[00:10:35] It can be dangerous or it can be Beyond limiting right? It’s not just an error. It’s a it’s the difference between me having a job that could save my life or not, right or, you know, give me something that provides food for my family or not or. It could be something that builds in what I want in my environment and that’s a that’s a conversation about ethics and wanted I chose not to actually put it in here, [00:11:00] but there was an article in sherm this week that I was reading about, you know ethics and and HR is role in ethic and I thought it you know, what I had talked about the Facebook fine that they just got from the government and talk a little bit about you know through the issues with.

[00:11:14] Amazon and their algorithms for recruiting at that was just so surface-level. Not that it wasn’t bad article was just it was just wasn’t really getting two things. We’re talking about here. Right? And I think that is a bit of the problem that someone talks about bias and ethics and it becomes a very surface level conversation about data privacy and diversity and it’s so much more than that, right?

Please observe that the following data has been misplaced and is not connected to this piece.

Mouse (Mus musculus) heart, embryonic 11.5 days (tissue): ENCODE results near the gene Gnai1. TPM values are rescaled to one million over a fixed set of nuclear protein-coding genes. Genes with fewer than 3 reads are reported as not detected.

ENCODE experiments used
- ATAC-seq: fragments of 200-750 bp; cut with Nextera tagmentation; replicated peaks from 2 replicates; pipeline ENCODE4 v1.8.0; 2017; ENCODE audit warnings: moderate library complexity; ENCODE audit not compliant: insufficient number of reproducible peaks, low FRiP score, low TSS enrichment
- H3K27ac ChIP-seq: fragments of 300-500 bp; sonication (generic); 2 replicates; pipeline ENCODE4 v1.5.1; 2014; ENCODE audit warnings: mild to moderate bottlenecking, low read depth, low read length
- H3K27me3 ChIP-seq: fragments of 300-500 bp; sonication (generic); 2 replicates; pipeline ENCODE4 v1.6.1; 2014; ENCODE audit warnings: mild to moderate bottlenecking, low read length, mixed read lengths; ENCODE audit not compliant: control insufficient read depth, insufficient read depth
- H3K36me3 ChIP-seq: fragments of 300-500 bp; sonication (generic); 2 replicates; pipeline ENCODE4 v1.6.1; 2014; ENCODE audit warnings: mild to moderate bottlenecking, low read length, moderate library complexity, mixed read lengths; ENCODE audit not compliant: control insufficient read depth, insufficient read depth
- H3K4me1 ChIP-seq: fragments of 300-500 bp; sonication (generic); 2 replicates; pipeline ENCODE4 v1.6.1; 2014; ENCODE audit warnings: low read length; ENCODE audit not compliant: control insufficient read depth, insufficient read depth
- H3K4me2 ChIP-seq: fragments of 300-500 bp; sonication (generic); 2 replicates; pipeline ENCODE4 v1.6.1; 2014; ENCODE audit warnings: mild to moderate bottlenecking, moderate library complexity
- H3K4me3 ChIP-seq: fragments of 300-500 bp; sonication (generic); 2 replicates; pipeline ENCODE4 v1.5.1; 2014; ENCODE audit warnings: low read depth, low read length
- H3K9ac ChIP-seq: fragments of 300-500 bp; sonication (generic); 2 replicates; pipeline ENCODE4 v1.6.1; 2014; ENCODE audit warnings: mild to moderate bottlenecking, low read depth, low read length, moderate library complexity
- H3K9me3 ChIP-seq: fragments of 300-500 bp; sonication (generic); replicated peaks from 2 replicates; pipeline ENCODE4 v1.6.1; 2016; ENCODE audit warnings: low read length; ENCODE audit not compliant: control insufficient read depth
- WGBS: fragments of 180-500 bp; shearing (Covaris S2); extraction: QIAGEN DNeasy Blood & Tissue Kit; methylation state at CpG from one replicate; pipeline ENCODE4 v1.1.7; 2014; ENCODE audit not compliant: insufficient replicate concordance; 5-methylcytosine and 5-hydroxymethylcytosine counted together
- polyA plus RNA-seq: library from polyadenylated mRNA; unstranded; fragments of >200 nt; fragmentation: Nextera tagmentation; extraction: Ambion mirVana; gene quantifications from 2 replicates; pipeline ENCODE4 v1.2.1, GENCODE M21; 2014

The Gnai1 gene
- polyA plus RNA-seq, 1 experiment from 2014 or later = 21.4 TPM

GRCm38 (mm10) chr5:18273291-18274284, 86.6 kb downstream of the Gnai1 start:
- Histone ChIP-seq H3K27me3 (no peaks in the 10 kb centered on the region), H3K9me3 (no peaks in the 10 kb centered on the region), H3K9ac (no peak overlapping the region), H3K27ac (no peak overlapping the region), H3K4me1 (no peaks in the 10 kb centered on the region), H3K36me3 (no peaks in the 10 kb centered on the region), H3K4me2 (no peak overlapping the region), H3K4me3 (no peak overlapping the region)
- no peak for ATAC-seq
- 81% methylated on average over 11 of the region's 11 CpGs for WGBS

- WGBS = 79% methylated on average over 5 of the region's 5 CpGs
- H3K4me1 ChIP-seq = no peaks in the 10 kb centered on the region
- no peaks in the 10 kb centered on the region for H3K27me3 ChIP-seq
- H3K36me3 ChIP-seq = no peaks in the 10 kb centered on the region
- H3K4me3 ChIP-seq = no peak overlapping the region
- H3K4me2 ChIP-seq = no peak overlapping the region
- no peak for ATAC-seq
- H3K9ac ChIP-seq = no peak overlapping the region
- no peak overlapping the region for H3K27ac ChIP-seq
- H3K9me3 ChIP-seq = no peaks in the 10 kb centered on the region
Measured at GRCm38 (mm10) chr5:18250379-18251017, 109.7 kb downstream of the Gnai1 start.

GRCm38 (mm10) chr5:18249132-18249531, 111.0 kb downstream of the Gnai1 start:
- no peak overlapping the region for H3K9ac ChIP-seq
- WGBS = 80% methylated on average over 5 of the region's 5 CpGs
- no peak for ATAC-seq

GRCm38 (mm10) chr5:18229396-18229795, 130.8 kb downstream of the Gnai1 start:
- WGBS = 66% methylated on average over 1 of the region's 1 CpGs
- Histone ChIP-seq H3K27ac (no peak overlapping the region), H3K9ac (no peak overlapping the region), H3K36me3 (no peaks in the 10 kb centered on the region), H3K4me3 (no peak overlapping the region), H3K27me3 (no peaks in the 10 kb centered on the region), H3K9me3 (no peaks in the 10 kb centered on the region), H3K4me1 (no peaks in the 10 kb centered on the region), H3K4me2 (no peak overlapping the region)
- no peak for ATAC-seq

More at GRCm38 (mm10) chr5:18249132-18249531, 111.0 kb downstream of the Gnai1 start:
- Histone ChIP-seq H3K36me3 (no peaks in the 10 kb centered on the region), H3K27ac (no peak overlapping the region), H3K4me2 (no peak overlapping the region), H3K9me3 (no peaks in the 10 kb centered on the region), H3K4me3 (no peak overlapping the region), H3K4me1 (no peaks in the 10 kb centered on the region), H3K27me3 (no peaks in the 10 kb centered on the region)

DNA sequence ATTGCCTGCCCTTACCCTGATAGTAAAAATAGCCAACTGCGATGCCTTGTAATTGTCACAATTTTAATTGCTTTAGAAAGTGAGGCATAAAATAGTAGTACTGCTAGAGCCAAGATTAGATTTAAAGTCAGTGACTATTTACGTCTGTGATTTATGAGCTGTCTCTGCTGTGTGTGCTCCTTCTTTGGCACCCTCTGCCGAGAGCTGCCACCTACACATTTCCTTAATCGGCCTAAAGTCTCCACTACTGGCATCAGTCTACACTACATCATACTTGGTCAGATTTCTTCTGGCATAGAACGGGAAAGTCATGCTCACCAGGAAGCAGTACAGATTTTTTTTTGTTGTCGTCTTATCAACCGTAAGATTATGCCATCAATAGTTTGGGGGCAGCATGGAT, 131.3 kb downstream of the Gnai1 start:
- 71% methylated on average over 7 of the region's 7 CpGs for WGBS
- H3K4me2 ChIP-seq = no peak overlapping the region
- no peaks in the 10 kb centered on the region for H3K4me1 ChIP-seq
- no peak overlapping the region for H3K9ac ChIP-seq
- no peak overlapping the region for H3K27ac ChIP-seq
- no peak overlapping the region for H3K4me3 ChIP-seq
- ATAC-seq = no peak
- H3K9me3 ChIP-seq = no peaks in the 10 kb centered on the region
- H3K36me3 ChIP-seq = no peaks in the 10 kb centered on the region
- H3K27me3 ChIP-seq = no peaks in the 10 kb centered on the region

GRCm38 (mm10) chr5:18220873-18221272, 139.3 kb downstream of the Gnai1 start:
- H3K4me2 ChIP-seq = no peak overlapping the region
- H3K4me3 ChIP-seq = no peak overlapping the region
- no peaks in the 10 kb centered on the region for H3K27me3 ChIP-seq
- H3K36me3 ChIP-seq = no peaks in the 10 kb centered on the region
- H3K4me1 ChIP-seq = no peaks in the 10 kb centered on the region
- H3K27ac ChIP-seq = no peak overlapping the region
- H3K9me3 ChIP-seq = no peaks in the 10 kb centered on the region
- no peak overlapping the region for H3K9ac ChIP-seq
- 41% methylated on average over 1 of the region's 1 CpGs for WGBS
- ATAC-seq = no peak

[00:11:35] No, this is this is I think I think this topic is sort of the Gateway. To the way things are going to work starting yesterday right where the degree to which things are going to be categorized in measured. You can’t even begin to imagine and when you start doing that. Take [00:12:00] all of the scary negative stuff away from it for a second when you start doing that it forces you to dig deeper for this is an important thing actually for the last 20 or 30 years.

[00:12:10] The emphasis is on staying as shallow as you possibly can as business strategy. So the next iteration of stuff is going to be about going deep actually quite we have to do the work that the machine can do. Exactly, cuz that’s all that’s left for us at this point. Right is to do the it’s all of the hard rewarding work is all that’s left.
[00:12:35] And that I mean if we think about that if we think about what technology is going to provide for us if take at face value because what it has already automated is the shallow it is the idea of everyone is the same I treat everyone the same. Everyone is an algorithm concept if we don’t use the time we now [00:13:00] have because these Technologies are doing so much of that sort of surface.

[00:13:03] Staff Force already then. I think that’s the biggest challenge for HR in the future more so than are you strategic more so than are you, you know capable of understanding the technology. If you aren’t actually taking the time you’ve been given now to be more human for lack of better term to focus on the more human issues that the individual conversations right then then you’re not doing what HR is capable of doing in the future, right?